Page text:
Mongolian, Peripheral

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A language of China

Alternate Names
Inner Mongolian, Menggu, Monggol, Mongol, Southern-Eastern Mongolian
Population

3,380,000 in China (1982). Population includes 299,000 Chakhar, 317,000 Bairin, 1,347,000 Khorain, 593,00 Karachin, 123,000 Ordos, 34,000 Ejine. 2,500,000 monolinguals.

Location

Nei Mongol Province, Inner Mongolia Autonomous Region; Liaoning, Jilin, Hebei, Gansu, Ningxia, and Heilongjiang provinces, Urumchi to Hailar.

Language Maps
Language Status

2 (Provincial). Statutory provincial working language in Inner Mongolia Autonomous Region and other places (1984, Ethnic Regional Autonomy Act, Articles 10 and 21). Language of recognized nationality: Mongolian.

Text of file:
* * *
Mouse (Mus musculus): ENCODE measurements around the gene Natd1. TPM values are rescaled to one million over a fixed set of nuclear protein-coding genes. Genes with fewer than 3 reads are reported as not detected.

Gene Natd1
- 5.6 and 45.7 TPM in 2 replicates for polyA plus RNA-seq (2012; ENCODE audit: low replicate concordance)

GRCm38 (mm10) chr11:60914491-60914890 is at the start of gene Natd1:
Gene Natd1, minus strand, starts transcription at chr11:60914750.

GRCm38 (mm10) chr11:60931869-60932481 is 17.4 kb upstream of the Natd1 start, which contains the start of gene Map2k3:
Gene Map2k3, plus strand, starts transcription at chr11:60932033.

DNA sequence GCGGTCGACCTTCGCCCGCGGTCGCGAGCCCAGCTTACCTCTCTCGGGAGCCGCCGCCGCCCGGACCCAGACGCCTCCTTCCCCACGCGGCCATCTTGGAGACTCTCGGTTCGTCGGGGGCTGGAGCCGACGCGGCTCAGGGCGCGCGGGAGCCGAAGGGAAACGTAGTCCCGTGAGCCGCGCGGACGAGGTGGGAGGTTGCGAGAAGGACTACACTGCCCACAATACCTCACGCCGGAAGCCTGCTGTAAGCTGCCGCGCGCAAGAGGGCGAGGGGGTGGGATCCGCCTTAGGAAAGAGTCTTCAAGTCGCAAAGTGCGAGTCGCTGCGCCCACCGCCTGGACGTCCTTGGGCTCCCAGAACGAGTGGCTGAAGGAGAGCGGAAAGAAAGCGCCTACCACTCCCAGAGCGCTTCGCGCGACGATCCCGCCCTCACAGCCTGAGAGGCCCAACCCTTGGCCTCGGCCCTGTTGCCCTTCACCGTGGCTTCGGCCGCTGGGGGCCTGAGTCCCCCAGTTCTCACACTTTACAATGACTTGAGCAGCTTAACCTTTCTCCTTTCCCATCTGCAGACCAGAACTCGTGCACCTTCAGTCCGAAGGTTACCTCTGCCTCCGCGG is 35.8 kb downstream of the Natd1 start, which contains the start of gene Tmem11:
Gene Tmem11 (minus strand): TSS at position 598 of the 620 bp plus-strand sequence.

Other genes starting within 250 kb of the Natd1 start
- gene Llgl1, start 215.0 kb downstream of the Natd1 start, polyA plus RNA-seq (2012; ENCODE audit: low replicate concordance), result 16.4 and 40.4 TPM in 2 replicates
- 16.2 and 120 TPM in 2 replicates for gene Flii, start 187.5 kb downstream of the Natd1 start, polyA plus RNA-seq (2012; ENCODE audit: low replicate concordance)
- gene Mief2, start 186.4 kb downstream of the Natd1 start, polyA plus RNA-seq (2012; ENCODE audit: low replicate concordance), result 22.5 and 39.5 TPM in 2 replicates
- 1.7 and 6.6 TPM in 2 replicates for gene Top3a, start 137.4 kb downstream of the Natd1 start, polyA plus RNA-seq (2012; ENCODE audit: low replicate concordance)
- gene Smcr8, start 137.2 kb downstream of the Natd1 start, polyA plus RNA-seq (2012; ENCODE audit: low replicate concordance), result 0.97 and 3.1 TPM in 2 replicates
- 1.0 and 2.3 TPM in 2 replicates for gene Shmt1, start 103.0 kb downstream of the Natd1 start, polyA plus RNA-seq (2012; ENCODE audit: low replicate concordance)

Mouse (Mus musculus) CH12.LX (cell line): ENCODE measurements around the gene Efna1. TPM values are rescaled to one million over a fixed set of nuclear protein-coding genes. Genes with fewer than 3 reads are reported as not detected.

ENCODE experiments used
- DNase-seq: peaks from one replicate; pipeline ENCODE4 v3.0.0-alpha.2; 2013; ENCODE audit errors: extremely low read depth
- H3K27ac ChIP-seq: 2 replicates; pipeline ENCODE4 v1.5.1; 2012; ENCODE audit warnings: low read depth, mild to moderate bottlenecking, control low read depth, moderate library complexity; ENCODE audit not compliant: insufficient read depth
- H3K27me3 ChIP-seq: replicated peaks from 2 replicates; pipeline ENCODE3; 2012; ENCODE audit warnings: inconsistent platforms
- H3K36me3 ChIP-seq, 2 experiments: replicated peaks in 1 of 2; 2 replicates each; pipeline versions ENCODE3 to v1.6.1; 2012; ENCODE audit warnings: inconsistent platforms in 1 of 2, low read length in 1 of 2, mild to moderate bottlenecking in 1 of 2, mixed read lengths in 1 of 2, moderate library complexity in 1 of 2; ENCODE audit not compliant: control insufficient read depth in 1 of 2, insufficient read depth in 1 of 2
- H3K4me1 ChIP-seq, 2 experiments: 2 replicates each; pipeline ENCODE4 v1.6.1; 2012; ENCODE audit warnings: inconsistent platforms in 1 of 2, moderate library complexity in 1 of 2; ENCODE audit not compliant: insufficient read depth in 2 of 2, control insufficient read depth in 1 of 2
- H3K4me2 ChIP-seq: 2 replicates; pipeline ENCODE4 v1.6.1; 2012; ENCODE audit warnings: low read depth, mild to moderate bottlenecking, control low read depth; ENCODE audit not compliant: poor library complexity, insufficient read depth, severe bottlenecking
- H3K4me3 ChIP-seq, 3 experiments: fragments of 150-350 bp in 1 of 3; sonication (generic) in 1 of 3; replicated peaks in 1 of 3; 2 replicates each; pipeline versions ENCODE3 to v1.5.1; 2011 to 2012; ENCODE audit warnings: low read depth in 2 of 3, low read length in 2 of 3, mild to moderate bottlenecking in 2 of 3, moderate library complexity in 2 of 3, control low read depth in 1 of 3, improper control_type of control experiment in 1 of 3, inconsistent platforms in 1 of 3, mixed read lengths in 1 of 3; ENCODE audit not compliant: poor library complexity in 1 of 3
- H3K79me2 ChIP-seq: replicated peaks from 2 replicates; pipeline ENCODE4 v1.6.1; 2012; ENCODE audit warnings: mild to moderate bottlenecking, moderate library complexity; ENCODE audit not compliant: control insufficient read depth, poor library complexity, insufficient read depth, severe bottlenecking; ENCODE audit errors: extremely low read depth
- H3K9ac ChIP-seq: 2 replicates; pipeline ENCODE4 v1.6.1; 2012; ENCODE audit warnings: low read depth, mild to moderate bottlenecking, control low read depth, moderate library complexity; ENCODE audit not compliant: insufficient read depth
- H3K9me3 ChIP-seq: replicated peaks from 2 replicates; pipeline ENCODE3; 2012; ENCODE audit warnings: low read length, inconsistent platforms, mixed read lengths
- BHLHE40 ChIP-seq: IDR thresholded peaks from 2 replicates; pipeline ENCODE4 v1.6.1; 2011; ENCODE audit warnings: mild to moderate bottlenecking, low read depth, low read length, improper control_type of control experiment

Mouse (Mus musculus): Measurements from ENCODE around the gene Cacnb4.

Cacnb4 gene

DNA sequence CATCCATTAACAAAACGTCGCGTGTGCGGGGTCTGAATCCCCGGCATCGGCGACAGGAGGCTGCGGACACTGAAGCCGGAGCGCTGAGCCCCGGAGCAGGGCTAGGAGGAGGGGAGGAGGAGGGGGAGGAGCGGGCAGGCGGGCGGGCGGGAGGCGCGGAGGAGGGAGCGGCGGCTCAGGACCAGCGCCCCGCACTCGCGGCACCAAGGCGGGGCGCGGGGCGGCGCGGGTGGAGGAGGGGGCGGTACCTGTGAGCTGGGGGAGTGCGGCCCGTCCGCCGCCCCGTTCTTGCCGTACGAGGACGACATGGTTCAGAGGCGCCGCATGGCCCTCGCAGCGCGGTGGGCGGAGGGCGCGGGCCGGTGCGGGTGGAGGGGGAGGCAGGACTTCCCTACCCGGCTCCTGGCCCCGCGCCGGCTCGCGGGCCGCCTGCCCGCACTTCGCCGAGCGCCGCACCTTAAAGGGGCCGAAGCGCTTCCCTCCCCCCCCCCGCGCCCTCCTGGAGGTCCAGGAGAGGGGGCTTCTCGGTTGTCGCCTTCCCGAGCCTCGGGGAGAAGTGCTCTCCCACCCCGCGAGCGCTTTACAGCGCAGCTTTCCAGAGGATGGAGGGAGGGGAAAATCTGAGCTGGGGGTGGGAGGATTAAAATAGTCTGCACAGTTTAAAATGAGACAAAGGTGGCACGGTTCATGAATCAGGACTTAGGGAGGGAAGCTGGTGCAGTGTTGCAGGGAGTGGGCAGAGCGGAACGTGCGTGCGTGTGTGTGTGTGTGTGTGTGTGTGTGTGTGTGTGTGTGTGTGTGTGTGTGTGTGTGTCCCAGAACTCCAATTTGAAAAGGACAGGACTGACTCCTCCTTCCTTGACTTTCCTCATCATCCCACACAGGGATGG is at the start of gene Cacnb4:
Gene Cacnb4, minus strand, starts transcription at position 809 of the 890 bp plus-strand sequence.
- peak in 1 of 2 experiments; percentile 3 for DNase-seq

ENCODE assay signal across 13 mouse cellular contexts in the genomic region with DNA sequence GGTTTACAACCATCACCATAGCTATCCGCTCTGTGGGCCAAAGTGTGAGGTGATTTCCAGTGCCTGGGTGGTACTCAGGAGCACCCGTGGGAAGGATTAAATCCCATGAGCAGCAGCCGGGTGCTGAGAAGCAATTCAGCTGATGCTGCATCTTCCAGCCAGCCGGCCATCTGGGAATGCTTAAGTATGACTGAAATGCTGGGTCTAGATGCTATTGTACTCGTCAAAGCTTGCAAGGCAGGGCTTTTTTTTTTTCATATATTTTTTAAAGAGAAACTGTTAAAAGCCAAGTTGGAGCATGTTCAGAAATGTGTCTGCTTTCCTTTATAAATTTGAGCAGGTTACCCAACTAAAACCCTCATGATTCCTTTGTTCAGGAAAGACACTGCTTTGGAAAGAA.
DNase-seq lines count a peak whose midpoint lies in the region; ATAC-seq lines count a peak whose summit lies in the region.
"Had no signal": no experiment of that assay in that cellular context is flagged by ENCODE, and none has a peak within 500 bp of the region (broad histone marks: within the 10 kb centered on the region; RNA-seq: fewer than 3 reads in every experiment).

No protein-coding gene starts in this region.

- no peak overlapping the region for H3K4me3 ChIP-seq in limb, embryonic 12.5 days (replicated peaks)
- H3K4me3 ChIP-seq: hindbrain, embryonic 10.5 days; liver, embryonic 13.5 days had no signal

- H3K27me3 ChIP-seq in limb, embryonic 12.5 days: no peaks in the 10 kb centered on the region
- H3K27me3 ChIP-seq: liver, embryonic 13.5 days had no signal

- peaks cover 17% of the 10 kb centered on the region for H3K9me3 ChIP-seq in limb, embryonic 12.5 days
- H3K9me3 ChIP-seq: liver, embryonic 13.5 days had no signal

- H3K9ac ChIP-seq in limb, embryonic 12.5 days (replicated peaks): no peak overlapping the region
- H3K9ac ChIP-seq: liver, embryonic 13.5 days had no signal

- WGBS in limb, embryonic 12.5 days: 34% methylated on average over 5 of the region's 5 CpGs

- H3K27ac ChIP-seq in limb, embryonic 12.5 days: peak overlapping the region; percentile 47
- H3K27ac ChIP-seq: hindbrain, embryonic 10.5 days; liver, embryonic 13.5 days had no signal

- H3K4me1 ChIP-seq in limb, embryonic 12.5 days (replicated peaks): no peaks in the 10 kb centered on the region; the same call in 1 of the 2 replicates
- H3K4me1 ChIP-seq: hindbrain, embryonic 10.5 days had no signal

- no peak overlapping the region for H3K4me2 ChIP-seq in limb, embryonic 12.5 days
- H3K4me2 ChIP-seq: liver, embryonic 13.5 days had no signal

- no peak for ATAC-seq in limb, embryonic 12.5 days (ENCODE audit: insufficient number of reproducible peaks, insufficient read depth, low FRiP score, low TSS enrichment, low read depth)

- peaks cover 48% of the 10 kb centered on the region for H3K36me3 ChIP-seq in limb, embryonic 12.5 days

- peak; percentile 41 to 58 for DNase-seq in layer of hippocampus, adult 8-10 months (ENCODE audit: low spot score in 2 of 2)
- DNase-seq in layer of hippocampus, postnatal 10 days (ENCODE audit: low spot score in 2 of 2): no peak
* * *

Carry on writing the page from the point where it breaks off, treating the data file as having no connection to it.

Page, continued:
Dialects

Chahar (Chaha’er, Chakhar, Qahar), Ejine, Jirim (Gorlos, Jalait, Kalaqin, Khorchin), Jostu (Eastern Tumut, Ke’erqin, Kharachin, Kharchin, Kharchin-Tumut), Jo-Uda (Bairin, Balin, Keshikten, Naiman), Ordos (E’erduosite), Shilingol (Ujumchin), Tumut (Tumet), Ulanchab (Mingan, Urat). Largely intelligible of Halh Mongolian [khk], but there are phonological and important loanword differences. A member of macrolanguage Mongolian [mon].

Typology

SOV.

Language Use

Vigorous. Chinese living in the area can also speak it. All domains. All ages. Positive attitudes. Also use Kazakh [kaz], Mandarin Chinese [cmn], Uyghur [uig]. Used as L2 by Daur [dta], Evenki [evn], Kalmyk-Oirat [xal], Oroqen [orh], Tuva [tyv].

Language Development
Literacy rate in L2: 71%. Taught in primary and secondary schools. Magazines. Newspapers. Radio programs. TV. Grammar. Bible: 2003.
Writing

Mongolian script [Mong]. Phags-pa script [Phag], no longer in use.

Other Comments

Includes China Buriat [bxu], Tuva [tyv], Kalmyk-Oirat [xal], and speakers of other varieties. In Xinjiang, Torgut, Oold, Korbet, and Hoshut peoples are known as the Four tribes of Oirat. Buddhist (Lamaist), traditional religion.

Also spoken in:

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